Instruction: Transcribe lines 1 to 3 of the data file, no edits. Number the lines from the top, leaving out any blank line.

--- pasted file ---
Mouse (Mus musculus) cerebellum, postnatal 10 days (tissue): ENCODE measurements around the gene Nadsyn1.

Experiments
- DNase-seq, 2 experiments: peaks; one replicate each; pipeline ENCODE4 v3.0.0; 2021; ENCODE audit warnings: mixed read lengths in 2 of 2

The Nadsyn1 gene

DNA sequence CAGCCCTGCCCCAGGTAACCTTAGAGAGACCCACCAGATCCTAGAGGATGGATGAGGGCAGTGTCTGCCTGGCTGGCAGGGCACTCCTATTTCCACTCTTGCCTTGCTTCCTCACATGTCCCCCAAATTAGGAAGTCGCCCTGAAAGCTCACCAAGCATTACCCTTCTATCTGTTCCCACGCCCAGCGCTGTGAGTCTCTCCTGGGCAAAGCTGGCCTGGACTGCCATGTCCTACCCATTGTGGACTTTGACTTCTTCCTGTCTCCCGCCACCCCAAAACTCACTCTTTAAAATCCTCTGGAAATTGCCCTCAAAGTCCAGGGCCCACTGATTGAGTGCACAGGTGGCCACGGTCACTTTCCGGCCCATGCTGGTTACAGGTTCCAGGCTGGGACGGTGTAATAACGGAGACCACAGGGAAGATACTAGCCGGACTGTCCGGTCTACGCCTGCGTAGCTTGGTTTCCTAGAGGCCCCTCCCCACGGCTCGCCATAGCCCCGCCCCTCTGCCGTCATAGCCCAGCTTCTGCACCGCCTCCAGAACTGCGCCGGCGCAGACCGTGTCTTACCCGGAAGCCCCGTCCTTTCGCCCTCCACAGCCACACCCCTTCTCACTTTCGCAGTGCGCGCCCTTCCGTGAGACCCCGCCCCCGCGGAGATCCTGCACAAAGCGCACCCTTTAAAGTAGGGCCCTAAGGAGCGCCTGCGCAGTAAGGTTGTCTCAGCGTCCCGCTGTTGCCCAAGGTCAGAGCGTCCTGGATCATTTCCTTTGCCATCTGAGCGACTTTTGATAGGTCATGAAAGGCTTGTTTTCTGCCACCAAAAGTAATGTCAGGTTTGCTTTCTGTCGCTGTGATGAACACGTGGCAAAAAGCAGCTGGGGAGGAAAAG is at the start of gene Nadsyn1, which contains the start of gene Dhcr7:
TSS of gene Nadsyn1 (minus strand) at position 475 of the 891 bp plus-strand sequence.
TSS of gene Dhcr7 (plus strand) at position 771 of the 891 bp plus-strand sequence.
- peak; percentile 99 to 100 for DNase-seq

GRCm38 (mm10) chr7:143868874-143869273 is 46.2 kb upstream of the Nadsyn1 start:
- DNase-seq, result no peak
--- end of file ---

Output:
Mouse (Mus musculus) cerebellum, postnatal 10 days (tissue): ENCODE measurements around the gene Nadsyn1.

Experiments
- DNase-seq, 2 experiments: peaks; one replicate each; pipeline ENCODE4 v3.0.0; 2021; ENCODE audit warnings: mixed read lengths in 2 of 2